A study finds that cancer mutations occur in distinct patterns based on the 3D structure of the genome and the underlying cause of the mutation. This helps us to understand cancer better and may lead to new treatment approaches.
Research into SARS-CoV-2 mutation “hotspots” raises implications for vaccines and therapeutics
Researchers have found at least 10 distinct “hotspot” mutations in more than 80% of randomly selected SAR-CoV-2 sequences from six countries, and these genome hotspots – seen as “typos” that can occur as the virus replicates during cellular division – could have a significant impact in the fight against the COVID-19 pandemic.
One-size-fits-all is no fit for heart health
From Weight Watchers to wearable tech – wherever we look, there are messages encouraging us to stay fit and healthy. But diets and training methods aside, when it comes to heart health, research from the University of South Australia shows that a far more personalised approach is needed…and it all starts with your genes.
Searching the ancient depths of a reptilian genome yields insight into all vertebrates
An Iowa State University scientists contributed to a global effort to assemble the genome of the tuatara, a rare reptile species native to New Zealand. The tuatara genome sheds light on the genomic structure of a huge range of species, including humans.
Dinosaur relative’s genome linked to mammals
Scientists from the University of Adelaide and South Australian Museum have collaborated with Otago University, New Zealand and a global team to sequence the genome of the tuatara – a rare reptile whose ancestors once roamed the earth with dinosaurs.
Campus 20th anniversary of posting the assembled genome to the Internet
UC Santa Cruz researchers played a crucial role in early planning of the human genome project, in assembling the genome sequence, developing tools for its visualization and ensuring it remained in the public domain. They continue to have a major role in the ongoing analysis of the human genome.
When Pulitzer Prize and Grammy award winner Kendrick Lamar rapped “I got millions, I got riches buildin’ in my DNA,” he almost certainly wasn’t talking about the humble tomato. But a new study unveiling more than 230,000 DNA differences across 100 tomato varieties which will allow breeders and scientists to engineer larger, juicier, more profitable plants, proves that tomatoes indeed have riches buildin’ in their DNA, too.
Genome Study Links DNA Changes to the Risks of Specific Breast Cancer Subtypes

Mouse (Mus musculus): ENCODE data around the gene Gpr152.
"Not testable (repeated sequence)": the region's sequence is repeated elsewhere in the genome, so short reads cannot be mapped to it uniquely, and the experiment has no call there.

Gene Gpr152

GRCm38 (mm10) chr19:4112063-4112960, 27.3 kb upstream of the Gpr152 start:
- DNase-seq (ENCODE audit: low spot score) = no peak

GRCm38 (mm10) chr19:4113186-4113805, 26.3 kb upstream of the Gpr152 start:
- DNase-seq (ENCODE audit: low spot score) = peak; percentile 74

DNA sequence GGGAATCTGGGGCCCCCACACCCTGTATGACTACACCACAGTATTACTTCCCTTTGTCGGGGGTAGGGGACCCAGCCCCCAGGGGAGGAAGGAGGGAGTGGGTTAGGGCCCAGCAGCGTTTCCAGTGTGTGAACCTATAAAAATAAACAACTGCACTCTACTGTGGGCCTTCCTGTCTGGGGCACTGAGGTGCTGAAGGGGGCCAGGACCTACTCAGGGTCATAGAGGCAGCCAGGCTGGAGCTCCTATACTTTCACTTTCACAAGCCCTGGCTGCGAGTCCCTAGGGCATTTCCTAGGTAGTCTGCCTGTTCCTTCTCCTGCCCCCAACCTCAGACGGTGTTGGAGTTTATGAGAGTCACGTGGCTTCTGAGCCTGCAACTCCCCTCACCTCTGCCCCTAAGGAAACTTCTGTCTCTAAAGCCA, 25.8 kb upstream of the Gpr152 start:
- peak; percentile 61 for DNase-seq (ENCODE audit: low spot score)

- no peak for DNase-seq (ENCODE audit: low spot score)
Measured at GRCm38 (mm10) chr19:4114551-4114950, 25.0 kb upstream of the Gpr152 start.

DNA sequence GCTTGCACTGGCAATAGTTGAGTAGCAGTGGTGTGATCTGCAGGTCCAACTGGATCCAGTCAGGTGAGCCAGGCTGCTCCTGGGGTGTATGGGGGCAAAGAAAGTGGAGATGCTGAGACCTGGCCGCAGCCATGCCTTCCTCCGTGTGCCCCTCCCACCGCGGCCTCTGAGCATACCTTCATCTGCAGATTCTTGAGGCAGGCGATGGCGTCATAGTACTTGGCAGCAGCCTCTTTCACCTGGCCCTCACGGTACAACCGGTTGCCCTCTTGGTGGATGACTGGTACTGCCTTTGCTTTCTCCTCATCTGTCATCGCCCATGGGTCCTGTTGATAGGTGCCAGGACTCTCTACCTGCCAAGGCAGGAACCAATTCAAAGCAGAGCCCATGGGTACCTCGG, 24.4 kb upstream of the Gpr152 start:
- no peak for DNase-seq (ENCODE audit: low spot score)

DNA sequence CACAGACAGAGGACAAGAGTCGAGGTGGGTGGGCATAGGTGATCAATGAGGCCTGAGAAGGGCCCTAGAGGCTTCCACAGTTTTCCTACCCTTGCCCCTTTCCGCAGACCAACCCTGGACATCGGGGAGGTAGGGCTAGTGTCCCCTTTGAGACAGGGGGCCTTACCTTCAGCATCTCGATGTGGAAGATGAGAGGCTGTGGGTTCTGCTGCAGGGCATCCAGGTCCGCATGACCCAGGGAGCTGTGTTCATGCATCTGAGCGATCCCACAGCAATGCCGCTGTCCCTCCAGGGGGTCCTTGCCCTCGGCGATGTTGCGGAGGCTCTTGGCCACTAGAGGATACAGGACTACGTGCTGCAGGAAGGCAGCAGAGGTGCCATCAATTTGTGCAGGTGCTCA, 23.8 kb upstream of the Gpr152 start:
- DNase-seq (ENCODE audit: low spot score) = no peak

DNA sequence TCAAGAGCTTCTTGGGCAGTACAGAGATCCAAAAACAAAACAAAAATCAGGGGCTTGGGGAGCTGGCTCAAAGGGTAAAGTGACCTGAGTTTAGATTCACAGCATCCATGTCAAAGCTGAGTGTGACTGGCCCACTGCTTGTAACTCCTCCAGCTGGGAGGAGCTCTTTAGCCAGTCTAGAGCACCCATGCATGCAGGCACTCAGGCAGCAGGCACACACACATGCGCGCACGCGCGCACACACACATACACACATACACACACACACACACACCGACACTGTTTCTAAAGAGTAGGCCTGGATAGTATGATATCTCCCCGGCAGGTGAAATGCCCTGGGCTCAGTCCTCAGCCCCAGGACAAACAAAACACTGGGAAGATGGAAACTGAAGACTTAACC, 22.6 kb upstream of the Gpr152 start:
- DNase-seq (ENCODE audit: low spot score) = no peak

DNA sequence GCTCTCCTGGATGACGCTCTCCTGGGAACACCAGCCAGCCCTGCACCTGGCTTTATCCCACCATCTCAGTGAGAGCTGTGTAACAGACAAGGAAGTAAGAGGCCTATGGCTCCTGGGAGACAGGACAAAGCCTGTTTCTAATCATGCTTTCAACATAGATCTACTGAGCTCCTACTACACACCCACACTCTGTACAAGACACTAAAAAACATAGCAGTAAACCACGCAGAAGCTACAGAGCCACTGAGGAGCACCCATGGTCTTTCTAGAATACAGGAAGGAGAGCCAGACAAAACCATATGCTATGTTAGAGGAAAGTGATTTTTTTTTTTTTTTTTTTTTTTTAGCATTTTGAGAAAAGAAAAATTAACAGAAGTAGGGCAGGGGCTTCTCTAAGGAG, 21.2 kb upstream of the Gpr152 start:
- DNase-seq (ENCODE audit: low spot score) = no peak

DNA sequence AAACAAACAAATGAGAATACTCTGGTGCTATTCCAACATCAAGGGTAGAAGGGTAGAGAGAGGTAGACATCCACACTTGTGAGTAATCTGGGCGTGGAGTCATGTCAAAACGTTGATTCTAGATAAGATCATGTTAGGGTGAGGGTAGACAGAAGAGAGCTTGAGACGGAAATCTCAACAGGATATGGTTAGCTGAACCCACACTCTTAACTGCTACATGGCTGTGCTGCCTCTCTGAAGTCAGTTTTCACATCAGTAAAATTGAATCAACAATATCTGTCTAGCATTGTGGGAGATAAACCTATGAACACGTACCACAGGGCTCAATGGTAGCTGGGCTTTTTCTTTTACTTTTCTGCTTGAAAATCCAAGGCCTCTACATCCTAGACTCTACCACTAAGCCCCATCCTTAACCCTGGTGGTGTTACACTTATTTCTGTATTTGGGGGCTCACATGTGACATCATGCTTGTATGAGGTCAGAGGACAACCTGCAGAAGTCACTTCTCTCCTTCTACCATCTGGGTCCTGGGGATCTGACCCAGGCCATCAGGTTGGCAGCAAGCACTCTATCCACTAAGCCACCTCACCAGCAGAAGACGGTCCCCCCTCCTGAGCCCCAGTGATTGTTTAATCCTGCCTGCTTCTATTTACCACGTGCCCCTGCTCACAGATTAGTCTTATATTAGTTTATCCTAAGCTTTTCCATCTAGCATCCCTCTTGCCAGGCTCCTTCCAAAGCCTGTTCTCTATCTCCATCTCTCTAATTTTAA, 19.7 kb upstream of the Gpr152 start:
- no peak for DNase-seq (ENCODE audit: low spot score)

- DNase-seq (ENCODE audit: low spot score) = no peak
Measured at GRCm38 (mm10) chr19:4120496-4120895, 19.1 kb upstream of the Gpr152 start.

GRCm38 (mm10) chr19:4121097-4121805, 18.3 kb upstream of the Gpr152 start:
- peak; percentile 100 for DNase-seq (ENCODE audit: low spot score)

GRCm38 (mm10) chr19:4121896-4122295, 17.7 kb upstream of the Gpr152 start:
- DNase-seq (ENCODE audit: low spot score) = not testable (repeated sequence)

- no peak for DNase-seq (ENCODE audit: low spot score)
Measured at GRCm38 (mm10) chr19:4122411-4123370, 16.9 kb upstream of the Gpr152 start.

An analysis of genetic studies covering 266,000 women has revealed 32 new sites on the human genome where variations in DNA appear to alter the risks of getting breast cancer.
Researchers identify most powerful gene variant for height known to date
• Newly discovered gene variant in Peruvian populations is powerfully linked with height
• Five percent of Peruvians carry the variant, which originates exclusively from Native American populations
• The variant occurs on a gene that, when mutated, causes Marfan syndrome, a condition marked by connective tissue abnormalities, including serious cardiovascular problems
• The newly discovered variant is not associated with disease and may confer adaptive evolutionary advantage to populations that carry it
Genetic complexity: A spanner in the works?
The promise of personalized medicine has not fully materialized, say two McMaster researchers, because the full sophistication of the genetic blueprint has a more complex and far-reaching influence on human health than scientists had first realized.
NEI researchers link age-related DNA modifications to susceptibility to eye disease
National Eye Institute (NEI) researchers profiling epigenomic changes in light-sensing mouse photoreceptors have a clearer picture of how age-related eye diseases may be linked to age-related changes in the regulation of gene expression. The findings, published online April 21 in Cell Reports, suggest that the epigenome could be targeted as a therapeutic strategy to prevent leading causes of vision loss, such as age-related macular degeneration (AMD).
Coronavirus by the Numbers
The Weizmann Institute’s Prof. Ron Milo and colleagues at Caltech and Berkeley used his biomass-analyzing techniques to sort the mass of coronavirus data, with interesting results. For example, they found that the coronavirus mutation accumulation rate is relatively slow, which is good news for vaccines